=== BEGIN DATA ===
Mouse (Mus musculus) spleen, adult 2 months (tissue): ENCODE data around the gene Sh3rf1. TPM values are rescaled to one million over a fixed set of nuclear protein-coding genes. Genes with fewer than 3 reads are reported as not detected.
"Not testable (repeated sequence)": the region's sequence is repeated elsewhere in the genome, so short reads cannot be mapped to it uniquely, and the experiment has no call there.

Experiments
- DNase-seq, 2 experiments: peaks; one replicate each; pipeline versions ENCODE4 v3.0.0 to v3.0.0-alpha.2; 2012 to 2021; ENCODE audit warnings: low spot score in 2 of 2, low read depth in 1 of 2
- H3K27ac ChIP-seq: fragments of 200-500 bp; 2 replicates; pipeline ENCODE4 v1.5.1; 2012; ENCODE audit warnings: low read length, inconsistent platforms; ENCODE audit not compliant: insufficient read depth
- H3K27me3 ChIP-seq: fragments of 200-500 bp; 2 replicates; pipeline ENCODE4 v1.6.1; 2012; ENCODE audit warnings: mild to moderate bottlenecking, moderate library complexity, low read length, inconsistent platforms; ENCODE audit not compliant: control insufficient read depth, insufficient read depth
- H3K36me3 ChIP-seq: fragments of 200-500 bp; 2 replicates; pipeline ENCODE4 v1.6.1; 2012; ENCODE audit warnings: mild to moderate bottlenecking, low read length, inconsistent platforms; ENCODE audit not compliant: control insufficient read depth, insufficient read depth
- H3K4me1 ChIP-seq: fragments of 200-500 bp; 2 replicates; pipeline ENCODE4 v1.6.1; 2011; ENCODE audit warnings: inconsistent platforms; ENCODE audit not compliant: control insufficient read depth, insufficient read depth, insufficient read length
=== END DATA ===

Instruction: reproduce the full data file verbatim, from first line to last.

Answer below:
Mouse (Mus musculus) spleen, adult 2 months (tissue): ENCODE data around the gene Sh3rf1. TPM values are rescaled to one million over a fixed set of nuclear protein-coding genes. Genes with fewer than 3 reads are reported as not detected.
"Not testable (repeated sequence)": the region's sequence is repeated elsewhere in the genome, so short reads cannot be mapped to it uniquely, and the experiment has no call there.

Experiments
- DNase-seq, 2 experiments: peaks; one replicate each; pipeline versions ENCODE4 v3.0.0 to v3.0.0-alpha.2; 2012 to 2021; ENCODE audit warnings: low spot score in 2 of 2, low read depth in 1 of 2
- H3K27ac ChIP-seq: fragments of 200-500 bp; 2 replicates; pipeline ENCODE4 v1.5.1; 2012; ENCODE audit warnings: low read length, inconsistent platforms; ENCODE audit not compliant: insufficient read depth
- H3K27me3 ChIP-seq: fragments of 200-500 bp; 2 replicates; pipeline ENCODE4 v1.6.1; 2012; ENCODE audit warnings: mild to moderate bottlenecking, moderate library complexity, low read length, inconsistent platforms; ENCODE audit not compliant: control insufficient read depth, insufficient read depth
- H3K36me3 ChIP-seq: fragments of 200-500 bp; 2 replicates; pipeline ENCODE4 v1.6.1; 2012; ENCODE audit warnings: mild to moderate bottlenecking, low read length, inconsistent platforms; ENCODE audit not compliant: control insufficient read depth, insufficient read depth
- H3K4me1 ChIP-seq: fragments of 200-500 bp; 2 replicates; pipeline ENCODE4 v1.6.1; 2011; ENCODE audit warnings: inconsistent platforms; ENCODE audit not compliant: control insufficient read depth, insufficient read depth, insufficient read length